Introduce Yourself. Jazz Openings (Jazz Intro)

Filed in Lessons and Workshops 0 comments

Jazz Intro lessonThey say that first impressions count for an awful lot and that is certainly true of intros to chord melody pieces. Here, it is your job to set the scene for the piece you are about to play: create the proper atmosphere and draw your audience in to the main body of the song. It’s a time when you can be at your most creative, too: imagine -you’ve got at least eight bars in which you can let your creativity run riot!

If you take a listen to some of the songs written during the 30s and 40s, it was common practice to have a fairly long introduction before the refrain.

Now, it tends to be just the refrain that we know, the introductions having fallen into disuse – a shame, in my opinion. However, if you check out some of the Ella Fitzgerald recordings of Gershwin, you’ll be surprised to hear how very familiar tunes have quite startlingly unfamiliar introductions. Check out songs like ‘I Got Rhythm’ or ‘A Foggy Day’ and you’ll see what I mean.

So, by offering our audience a jazz intro to a familiar tune, we are keeping up a long­standing tradition – despite the fact that we might not be playing the composer’s original idea.

Jazz Intro. Getting started

How, then, do we go about ‘inventing’ an introduction? Well, there are no rules: you don’t have to start in the same key as the song you’re about to play – in fact, it’s probably as well that you don’t. Keep the audience guessing until they hear those first familiar melody notes. Sometimes, the simple ploy of repeating an idea at various places on the fretboard can have the desired effect – try it, I think you’ll see what I mean.

Jazz Intro. Performance notes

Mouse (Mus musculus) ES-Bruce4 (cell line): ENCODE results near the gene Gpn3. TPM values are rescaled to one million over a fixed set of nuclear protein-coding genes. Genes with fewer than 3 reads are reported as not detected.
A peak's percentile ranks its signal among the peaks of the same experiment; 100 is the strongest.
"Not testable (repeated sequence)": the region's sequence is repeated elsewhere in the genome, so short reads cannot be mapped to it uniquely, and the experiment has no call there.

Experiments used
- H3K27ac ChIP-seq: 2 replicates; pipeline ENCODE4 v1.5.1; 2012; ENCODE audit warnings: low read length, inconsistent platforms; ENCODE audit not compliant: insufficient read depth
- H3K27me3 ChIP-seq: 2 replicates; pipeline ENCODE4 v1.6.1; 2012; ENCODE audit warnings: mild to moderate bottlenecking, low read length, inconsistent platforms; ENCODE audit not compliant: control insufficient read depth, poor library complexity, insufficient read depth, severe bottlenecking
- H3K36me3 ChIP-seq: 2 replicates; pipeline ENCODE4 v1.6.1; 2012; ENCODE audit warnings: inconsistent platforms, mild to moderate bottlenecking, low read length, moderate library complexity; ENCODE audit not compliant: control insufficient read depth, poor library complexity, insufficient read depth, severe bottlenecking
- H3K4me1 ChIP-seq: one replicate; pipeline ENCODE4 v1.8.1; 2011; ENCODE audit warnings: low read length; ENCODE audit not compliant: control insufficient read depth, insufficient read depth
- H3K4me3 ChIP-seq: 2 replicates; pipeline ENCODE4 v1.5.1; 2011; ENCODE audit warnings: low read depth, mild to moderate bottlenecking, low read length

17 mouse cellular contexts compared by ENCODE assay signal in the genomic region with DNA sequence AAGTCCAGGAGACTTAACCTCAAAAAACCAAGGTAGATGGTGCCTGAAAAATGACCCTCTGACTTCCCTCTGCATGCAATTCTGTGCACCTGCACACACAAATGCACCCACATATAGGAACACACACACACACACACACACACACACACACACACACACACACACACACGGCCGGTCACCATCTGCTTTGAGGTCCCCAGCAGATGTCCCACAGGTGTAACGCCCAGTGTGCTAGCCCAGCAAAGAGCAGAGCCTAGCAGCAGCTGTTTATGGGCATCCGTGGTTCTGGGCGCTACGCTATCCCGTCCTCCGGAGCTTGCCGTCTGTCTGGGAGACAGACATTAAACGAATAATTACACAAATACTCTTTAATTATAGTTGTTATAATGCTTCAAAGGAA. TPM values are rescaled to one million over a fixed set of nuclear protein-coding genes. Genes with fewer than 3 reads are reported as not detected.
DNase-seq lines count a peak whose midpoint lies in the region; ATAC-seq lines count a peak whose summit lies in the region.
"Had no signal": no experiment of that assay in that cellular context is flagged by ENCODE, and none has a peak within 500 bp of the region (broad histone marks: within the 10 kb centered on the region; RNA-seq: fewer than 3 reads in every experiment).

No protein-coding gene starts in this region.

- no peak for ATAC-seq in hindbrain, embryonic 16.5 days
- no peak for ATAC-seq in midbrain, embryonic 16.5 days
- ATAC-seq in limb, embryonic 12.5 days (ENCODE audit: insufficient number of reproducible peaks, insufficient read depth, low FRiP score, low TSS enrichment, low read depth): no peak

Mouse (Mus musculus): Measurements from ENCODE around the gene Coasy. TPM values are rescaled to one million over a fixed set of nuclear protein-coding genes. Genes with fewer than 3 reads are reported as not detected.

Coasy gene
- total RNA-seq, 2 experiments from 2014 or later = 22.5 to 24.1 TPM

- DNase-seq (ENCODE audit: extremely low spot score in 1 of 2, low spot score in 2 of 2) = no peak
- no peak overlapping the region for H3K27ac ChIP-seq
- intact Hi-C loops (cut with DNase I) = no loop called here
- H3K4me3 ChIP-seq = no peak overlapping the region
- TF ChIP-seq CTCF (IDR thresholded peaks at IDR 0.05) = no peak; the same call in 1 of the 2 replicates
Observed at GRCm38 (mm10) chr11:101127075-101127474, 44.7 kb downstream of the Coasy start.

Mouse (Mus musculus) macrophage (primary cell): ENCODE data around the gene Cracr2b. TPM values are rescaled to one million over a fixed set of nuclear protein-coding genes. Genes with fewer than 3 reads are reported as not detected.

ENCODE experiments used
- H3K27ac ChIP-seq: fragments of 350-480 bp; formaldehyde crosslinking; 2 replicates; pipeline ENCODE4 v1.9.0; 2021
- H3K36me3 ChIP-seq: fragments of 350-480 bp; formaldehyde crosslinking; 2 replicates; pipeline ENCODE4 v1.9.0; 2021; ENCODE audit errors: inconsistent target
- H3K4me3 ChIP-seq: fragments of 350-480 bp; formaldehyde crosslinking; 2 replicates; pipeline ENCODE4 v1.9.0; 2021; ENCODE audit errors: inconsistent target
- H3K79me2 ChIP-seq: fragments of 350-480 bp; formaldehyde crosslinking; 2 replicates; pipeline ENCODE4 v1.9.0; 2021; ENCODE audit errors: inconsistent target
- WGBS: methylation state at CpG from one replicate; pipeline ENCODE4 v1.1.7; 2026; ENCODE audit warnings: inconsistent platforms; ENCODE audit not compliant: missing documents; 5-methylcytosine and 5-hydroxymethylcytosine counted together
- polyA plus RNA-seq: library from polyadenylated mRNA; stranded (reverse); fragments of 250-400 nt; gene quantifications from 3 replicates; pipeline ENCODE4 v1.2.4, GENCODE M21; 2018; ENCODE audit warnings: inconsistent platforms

We’ve recorded three different intros: the first leads you into the guitar-friendly key of C major, the second into D and the third into A. Note how they all seem to ‘fall’ into these keys quite naturally, despite all of them seeming to start quite a long way off. I’ve developed each jazz intro to be almost self-contained: they’ve each got their own independent melodic and harmonic ideas which act as portals through which the tunes that they will finally lead into can naturally appear.

Each of the three intros are heavily arpeggiated and rely on established fingerstyle technique – something which needs developing independently by practice. It really is better that you come to these pieces with your fingerstyle technique pretty much already intact and just use them to buff it up a little!

You’ll find over time that these intros will fit a large number of tunes – I think you’ll be surprised at exactly how many – but you can use them as a springboard for your own ideas. Try coming up with a few simple intros of your own, I can confidently say that it will add that extra dash of style to your guitar compositions.

Jazz Intro guitar lesson

It’s a part of Introduce Yourself. Jazz Openings guitar lesson.

Below you can download a full transcription with tabs and notes of

Jazz Openings with backing track


18 November 2012 0 comments
Tags : , ,


No comments yet. Be the first to leave a comment !
Leave a Comment

You must be logged in to post a comment.

Previous Post
Next Post
Materials may not be reproduced on another Web site, book, or publication without express written permission. For reprint permission contact us.